Thursday, September 29, 2011

Wingstem and Goldenrod

Yesterday I posted a series of pictures of yellow flowers. I included the perennial sunflowers in the garden, and the wingstem and goldenrod that grows wild in the pasture. I should have included the Jerusalem artichoke that's also in my gardens, but somehow I missed taking pictures of them in bloom this year.

All of these species have lovely yellow flowers. Both the perennial sunflowers and the Jerusalem artichokes (or sunchokes, as my maternal grandmother called them) are members of the Helianthus genus and look very much like small versions of the annual sunflowers.

Goldenrod and wingstem are also perennials and grow abundantly in our area. Usually their flowers aren't much to look at close up, but they color the roadsides and old fields with a sunny yellow in mid-September.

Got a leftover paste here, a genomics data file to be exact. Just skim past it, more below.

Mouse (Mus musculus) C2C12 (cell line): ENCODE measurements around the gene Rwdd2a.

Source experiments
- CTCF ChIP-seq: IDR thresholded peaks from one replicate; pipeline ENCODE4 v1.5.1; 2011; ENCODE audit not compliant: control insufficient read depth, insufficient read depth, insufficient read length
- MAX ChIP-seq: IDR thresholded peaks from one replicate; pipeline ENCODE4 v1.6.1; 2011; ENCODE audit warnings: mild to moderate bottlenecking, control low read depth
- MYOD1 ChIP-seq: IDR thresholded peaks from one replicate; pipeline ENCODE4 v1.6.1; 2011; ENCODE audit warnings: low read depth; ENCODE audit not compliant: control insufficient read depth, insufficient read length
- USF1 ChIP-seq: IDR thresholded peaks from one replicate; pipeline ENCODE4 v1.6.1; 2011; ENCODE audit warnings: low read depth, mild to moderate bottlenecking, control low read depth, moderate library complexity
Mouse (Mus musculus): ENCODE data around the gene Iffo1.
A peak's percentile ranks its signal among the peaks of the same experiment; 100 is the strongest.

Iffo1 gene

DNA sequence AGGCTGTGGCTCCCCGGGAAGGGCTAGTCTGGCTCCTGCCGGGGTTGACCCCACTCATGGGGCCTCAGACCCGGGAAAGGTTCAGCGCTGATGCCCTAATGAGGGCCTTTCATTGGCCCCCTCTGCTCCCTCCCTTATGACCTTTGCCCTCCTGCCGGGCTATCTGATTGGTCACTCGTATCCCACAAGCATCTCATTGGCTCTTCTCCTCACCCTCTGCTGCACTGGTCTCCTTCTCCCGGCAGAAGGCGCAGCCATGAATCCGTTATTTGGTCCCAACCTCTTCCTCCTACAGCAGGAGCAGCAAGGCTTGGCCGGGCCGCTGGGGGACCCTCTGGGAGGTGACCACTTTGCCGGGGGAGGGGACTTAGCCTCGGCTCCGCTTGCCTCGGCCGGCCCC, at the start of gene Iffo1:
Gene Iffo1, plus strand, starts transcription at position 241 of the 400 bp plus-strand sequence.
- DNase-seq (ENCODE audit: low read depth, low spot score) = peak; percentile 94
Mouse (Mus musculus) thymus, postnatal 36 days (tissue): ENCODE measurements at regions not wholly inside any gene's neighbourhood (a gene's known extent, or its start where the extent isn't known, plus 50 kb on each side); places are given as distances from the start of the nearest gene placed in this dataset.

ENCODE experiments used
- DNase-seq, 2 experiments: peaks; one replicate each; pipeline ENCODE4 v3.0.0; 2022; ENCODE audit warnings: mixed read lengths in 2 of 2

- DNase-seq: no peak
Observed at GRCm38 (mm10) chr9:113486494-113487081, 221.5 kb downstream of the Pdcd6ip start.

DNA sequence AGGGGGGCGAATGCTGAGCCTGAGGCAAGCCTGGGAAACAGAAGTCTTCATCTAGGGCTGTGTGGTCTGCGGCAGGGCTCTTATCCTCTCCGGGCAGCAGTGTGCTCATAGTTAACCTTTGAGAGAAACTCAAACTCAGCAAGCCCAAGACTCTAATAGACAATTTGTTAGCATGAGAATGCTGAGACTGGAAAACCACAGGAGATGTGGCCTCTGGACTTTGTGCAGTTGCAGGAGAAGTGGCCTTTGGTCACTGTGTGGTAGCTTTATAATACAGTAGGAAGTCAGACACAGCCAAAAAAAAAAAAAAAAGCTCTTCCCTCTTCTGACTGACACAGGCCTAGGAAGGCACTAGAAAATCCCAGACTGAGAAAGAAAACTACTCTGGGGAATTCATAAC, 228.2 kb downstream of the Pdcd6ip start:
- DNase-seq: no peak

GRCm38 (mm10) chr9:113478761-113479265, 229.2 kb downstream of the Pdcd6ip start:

If you notice, the petals are very ragged on these flowers. I assume they unfold from the buds that way as I've never seen any wingstem with nice, neat petals.



Many people consider wingstem to be a weed species in trashy areas. You can read more about wingstem, Verbesina alternifolia, and goldenrod, Solidago canadensis, on the Virginia Tech Weed ID website. Just don't tell our pollinators that these plants are weedy: wingstem and goldenrod serve as an important nectar source for many insects in late summer, including the familiar honeybee and bumblebee.



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